Over the course of a recent week, I researched, executed, and adapted recipes from Iran, Iraq, Libya, Somalia, Sudan, Syria, and Yemen. I know that I didn’t change the world or relieve anyone’s suffering by baking in my kitchen, but it was important to me to get better acquainted (albeit minimally) with the cultures of these countries, partially through their cuisines. Many of the recipes I referred to I found on blogs written by people who had grown up in one of these countries and emigrated elsewhere. They wrote of their love for their respective native countries and their cuisines, and of their disappointment with the turmoil that grips many of them.
A few of the recipes I tried out adapted easily to my Fruitcake techniques. I’m posting my favorites, starting with Kleicha.
Kleicha (Iraqi Date Pastries) (Adapted from The Iraqi Family Cookbook Blog, Make Cupcakes, Not War, & Maryam’s Culinary Wonders)
These delicious pastries (most blogs refer to them as “cookies,” but I think it’s more apt to call them pastries) resemble a cross between a cinnamon roll and a rugelach. And amazingly the original recipe doesn’t call for sugar in the first place–only dates–so it was very easy to adapt!
For the dough:
165 g (3-1/3 cups) All-Purpose Flour
244 ml (1 cup) Whole Milk
8 g (2 teaspoons) Active Dry Yeast
80 ml (1/3 cup) Flavorless vegetable oil such as grapeseed
150 g (11 tablespoons) Unsalted Butter, melted
1 tspn Ground Cardamom
1/2 tspn Salt
1/4 tspn Mahlab or a couple drops of Almond Extract
1 tspn Nigella Seeds or Black Sesame Seeds
For the filling:
250 g (1-1/2 cups) Medjool Dates, pitted
14 g (1 tablespoon) Unsalted Butter
1 teaspoon Ground Cardamom
1 teaspoon Sesame Seeds
Optional: 3/4 teaspoon Fennel Seeds
For egg wash: 1 Egg Yolk
Make the dough:
Heat the milk to 105°F-110°F–just warm when you test it with your finger. Do not overheat or the yeast will not survive! Put the milk in a glass measuring cup and add the yeast and a pinch of date sugar (if you have it). Let sit 5-10 minutes until you see some bubbles on top–evidence that the yeast are alive and active (Here is some more info about how yeast works, if you’re interested).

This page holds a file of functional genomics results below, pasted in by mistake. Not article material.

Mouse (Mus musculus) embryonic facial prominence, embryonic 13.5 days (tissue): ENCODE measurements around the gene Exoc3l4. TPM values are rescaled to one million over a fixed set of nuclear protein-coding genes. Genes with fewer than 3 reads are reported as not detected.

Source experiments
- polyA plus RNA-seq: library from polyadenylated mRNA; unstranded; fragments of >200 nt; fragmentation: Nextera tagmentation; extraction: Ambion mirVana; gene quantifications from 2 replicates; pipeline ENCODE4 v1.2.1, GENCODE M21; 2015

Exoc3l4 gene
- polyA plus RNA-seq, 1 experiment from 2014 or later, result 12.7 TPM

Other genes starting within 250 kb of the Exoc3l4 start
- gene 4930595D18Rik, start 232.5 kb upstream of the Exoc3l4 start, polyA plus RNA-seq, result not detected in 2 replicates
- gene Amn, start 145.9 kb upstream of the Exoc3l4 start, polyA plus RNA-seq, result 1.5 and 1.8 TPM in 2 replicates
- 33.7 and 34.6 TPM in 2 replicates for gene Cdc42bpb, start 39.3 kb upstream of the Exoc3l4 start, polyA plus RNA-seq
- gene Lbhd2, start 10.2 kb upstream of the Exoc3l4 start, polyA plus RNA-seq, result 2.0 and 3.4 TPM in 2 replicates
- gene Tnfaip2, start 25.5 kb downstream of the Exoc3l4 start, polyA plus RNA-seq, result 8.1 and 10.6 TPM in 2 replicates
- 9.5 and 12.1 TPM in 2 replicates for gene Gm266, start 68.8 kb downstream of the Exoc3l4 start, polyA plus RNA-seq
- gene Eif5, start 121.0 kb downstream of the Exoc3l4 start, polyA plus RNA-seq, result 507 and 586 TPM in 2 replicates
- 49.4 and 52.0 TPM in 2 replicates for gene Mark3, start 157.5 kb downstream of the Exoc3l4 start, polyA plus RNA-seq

While you wait for the yeast to wake up, use a small saucepan to melt the butter with the vegetable oil. Once it’s hot, add the cardamom and nigella or black sesame seeds and cook for 30 seconds or until fragrant (See here for more info on blooming spices). Remove from heat and let cool to room temperature. Measure the flour in the bowl of your stand mixer (have the dough hook attachment ready), and add the yeast/milk mixture and the butter/oil/spice mixture.
Knead with the dough hook (or by hand) for 3-5 minutes. Cover the bowl with a damp cloth or loose plastic wrap and let rest for one hour.
Make the filling:
While the dough rests, make the filling. Again, melt the butter in a small saucepan and once hot, add the spices and heat a moment until fragrant. Remove from heat. Put the pitted dates in your food processor. Add the butter and spices and puree until smooth.
Roll the dough & filling:
Preheat the oven to 350°F. Prepare egg wash: in a small bowl or glass, mix an egg yolk with an equal amount of water. Get a pastry brush out.
Divide the dough into two equal pieces and use a rolling pin to roll the two halves into two rectangles of about 6 in. by 18″ (The dough should be about 1/8 in. thick). Next, remove the filling from the food processor and divide it into two equal portions. Place the first half between two large pieces of plastic wrap and use the rolling pin to roll the filling out into a rectangle the same size as the dough rectangles. Carefully flip the filling onto one of the pieces of dough. Repeat for the second half of the filling.
Roll each rectangle, long edge to long ege. Then cut the rolls into 1/2-in. to 1-in. pieces. Arrange them, spirals facing up, on sheet pans lined with parchment paper. Allow at least an inch of space between each kleicha. Brush the top of each pastry with egg wash. Bake for 30-35 minutes or until lightly golden in color. By then, your kitchen is going to be smelling amazing. Let the kleicha cool, and then enjoy with some tea or coffee!